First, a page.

“A reply to a DA parliamentary question reveals that former SABC chair … was paid more than R1,3m during her 22-month tenure. We believe that this R1,3m constitutes ill-gotten gains and must be paid back,” the party’s spokesman on communications, Gavin Davis, said in a statement.
“If Tshabalala had been honest about her lack of qualifications, she would not have been appointed SABC chair in the first place. If she had not been appointed, she would not have been paid R1,3m.”
Davis said he has written to the acting chair of the SABC, Mbulaheni Obert Baghuve, urging him to take steps to recover the money.
“This is not just a moral argument. It is SABC policy that any money accruing to an individual as a result of a wrongful act must be paid back,” Davis said.
“The SABC needs to close this sorry chapter in its history by enforcing its own fraud and corruption policy.”
Tshabalala resigned in mid-December after coming under fire for not providing proof of her qualifications, as requested by a parliamentary committee.
Unisa executive director for legal services Jan van Wyk told the committee last year that Tshabalala had registered for a BComm degree in both 1988 and 1996, but had failed to obtain the qualification.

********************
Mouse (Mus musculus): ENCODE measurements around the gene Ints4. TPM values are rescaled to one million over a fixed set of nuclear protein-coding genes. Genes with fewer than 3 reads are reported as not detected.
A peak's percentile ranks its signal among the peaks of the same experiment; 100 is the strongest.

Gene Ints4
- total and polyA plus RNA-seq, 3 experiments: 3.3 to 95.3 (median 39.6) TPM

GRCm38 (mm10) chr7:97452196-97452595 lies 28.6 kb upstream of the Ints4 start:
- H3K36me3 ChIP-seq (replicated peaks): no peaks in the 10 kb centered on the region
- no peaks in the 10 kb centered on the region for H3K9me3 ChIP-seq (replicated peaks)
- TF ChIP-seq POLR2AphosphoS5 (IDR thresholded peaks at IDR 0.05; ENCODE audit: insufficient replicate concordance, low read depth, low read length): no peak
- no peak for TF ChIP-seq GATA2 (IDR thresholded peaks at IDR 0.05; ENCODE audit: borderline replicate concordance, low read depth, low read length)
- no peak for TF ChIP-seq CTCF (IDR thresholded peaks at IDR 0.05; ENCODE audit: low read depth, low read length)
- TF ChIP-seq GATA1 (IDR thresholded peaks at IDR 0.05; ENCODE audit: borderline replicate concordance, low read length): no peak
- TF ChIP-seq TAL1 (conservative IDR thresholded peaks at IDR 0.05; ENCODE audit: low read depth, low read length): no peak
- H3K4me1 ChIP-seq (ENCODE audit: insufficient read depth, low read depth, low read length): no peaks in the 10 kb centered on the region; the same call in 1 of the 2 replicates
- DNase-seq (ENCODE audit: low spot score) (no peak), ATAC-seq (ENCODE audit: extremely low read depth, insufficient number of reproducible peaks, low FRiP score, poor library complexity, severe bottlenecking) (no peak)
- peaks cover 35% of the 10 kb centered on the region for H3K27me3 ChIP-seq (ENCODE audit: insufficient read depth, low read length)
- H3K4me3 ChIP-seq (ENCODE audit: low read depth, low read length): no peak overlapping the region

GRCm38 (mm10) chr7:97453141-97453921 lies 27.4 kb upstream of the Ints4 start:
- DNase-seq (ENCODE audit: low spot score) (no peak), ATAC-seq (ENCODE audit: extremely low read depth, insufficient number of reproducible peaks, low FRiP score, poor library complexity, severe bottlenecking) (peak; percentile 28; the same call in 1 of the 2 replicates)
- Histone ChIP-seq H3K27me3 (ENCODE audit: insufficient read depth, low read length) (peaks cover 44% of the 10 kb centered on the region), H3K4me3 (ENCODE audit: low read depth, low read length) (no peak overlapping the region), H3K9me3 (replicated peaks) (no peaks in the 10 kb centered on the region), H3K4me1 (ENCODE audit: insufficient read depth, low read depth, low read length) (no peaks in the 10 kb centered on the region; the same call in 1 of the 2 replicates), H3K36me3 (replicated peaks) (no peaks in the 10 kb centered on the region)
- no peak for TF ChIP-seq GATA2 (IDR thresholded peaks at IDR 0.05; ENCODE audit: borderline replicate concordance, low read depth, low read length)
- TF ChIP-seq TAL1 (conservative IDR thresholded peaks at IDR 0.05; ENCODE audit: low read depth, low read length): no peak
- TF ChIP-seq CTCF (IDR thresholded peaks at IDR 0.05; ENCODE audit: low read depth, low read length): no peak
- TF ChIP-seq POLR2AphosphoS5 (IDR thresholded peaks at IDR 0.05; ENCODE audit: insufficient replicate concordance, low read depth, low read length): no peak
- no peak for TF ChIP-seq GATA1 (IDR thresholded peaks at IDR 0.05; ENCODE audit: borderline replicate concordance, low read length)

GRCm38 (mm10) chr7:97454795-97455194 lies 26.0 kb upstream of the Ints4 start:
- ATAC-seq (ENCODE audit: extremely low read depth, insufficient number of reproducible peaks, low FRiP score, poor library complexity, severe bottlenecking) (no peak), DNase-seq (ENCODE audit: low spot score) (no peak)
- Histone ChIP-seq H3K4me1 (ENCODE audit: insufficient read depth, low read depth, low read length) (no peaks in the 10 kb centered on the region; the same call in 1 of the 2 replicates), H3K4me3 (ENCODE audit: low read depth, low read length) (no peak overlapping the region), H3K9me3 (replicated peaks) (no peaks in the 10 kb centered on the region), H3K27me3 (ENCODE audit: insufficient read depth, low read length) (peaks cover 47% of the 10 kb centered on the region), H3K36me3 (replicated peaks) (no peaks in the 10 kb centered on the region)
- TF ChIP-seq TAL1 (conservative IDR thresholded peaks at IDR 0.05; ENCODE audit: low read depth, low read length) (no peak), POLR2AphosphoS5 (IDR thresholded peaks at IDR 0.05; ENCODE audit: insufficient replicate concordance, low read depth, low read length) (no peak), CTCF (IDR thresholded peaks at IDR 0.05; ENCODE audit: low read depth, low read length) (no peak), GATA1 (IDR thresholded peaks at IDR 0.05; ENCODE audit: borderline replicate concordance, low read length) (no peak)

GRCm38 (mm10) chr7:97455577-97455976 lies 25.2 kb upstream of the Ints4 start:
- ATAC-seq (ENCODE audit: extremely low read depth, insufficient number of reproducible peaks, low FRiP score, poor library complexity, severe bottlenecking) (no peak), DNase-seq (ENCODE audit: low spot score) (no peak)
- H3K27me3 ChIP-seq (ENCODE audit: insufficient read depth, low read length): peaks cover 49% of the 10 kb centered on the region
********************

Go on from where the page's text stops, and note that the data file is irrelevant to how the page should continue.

According to Unisa records, she had also registered for a diploma in labour relations in 1995. During the academic year, she passed two, failed two, and did not write two of the modules.
In January 1996, she was allowed to rewrite the two she did not write the previous year. She obtained a score of 13% for her human resources module, and a score of 35% for labour relations.
Unisa then wrote to Tshabalala informing her she did not qualify to redo the course.
The committee found Tshabalala guilty of two counts of misconduct, one for stating on her CV that she had obtained the two qualifications when she applied for the job as SABC chair and the other related to an affidavit she submitted to parliament stating that her qualifications had been stolen during a burglary at her home.
Tshabalala rejected Van Wyk’s testimony as “hearsay”, saying Unisa had been having problems with its records and computer system, and they could not be trusted.
She said she had tried numerous times to get a copy of her qualification from Unisa, but had failed because of its computer problems. – TechCentral and Sapa